The railway from Auckland reached Huntly in 1877, when the Huntly Railway Station was opened.

Major industries[edit]

Huntly Power Station is a large gas/coal-fired power station, prominently situated on the western bank of the Waikato River. It is New Zealand's largest thermal power station, situated in the area which is New Zealand's largest producer of coal, producing over 10,000 tonnes a day. The area has a very long history of coal mining, with both open pit and classical mines operating or having operated here.[3] The major New Zealand clients for the mined coal are the power station and the New Zealand Steel mill at Glenbrook.[4] Huntly is also surrounded by farmland and lakes (many of them former open-pit mines) which are used for coarse fishing, yachting and waterskiing.[citation needed] Kimihia Wetland was created to cope with subsidence and treat water from Huntly East Mine.[5]

Huntly East Coalmine[edit]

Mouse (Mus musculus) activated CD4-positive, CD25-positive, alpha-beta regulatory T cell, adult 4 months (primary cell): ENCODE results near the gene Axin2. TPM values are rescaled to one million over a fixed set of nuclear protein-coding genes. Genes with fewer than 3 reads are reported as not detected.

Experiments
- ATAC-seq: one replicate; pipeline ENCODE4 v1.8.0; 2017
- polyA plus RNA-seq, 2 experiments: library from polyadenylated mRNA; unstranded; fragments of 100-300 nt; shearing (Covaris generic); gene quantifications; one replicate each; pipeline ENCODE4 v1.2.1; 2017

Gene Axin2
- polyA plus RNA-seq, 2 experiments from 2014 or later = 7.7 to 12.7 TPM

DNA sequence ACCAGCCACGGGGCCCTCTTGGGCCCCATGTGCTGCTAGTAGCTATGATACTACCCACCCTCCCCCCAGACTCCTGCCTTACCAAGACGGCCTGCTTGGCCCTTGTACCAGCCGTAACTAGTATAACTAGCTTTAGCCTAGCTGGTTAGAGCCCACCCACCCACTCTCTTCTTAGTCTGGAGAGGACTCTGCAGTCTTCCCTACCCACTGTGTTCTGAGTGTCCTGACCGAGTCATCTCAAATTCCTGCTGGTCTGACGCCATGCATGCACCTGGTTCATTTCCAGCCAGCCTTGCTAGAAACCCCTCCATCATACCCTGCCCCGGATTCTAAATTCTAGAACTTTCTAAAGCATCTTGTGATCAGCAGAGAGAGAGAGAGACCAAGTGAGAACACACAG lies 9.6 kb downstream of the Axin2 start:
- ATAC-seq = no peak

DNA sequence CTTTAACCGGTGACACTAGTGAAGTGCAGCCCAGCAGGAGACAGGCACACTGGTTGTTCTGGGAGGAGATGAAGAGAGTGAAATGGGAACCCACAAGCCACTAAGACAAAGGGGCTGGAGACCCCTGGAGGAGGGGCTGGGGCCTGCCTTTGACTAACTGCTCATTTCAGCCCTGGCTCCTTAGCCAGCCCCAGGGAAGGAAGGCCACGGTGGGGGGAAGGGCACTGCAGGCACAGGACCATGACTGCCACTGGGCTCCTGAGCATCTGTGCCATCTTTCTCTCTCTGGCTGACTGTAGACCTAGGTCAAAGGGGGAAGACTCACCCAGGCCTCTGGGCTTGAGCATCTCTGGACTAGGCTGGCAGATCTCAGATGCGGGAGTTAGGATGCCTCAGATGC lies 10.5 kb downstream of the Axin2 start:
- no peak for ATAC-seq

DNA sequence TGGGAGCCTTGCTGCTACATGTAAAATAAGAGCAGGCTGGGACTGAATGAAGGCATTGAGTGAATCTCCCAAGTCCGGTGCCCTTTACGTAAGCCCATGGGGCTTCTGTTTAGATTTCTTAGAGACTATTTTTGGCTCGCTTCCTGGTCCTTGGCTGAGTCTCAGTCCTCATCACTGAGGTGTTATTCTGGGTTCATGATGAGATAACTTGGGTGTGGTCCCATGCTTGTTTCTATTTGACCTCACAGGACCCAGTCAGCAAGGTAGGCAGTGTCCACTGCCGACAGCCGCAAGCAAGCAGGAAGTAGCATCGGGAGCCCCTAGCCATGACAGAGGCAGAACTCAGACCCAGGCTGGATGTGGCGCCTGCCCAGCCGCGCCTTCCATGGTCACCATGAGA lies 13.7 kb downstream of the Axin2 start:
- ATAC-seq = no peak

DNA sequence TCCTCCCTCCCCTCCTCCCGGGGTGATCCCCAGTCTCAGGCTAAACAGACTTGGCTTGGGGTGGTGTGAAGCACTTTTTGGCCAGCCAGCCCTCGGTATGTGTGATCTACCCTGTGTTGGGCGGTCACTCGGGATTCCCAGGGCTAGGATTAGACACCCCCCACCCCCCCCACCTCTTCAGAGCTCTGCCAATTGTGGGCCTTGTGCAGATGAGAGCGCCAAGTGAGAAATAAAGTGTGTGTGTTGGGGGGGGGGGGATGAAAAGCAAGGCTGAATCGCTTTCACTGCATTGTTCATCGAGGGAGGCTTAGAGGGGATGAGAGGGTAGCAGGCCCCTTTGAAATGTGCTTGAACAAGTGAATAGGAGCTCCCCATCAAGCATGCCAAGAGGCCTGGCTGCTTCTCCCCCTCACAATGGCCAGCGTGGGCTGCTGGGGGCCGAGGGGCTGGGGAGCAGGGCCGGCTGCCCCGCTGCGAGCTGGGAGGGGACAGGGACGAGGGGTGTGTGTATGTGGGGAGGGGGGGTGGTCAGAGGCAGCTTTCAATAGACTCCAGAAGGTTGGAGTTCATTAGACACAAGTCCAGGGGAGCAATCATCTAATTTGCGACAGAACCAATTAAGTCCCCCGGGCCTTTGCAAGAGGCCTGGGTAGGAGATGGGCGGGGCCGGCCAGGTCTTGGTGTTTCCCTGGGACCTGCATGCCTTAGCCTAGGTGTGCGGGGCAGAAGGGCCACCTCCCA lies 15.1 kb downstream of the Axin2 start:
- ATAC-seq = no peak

Solid Energy closed this last Huntly mine on 22 October 2015,[6] saying it was losing $500,000 a month. It opened in 1978, produced a peak of 465,000 tonnes in 2004[7] and was digging about 450,000 tonnes a year[5] until production was cut to 100,000 tonnes in September 2013.[7] The mine entrance was in Huntly East, but by 2012 all mining was west of the Waikato, with roadways 150 metres below the river, the two 8 to 20 metre thick sub-bituminous seams being 150 to 400 metres deep. In 2012 it was estimated that 7 million tonnes of recoverable coal remained in the consented mining areas, with a further 12 million available for future expansion. Coal was mined by remote-controlled continuous miners and taken to the entrance in shuttle cars and then by conveyor belt. It continued to Glenbrook via the Kimihia branch railway and the NIMT. It employed about 200 in 2012,[5] but was down to 68 at closure.[8]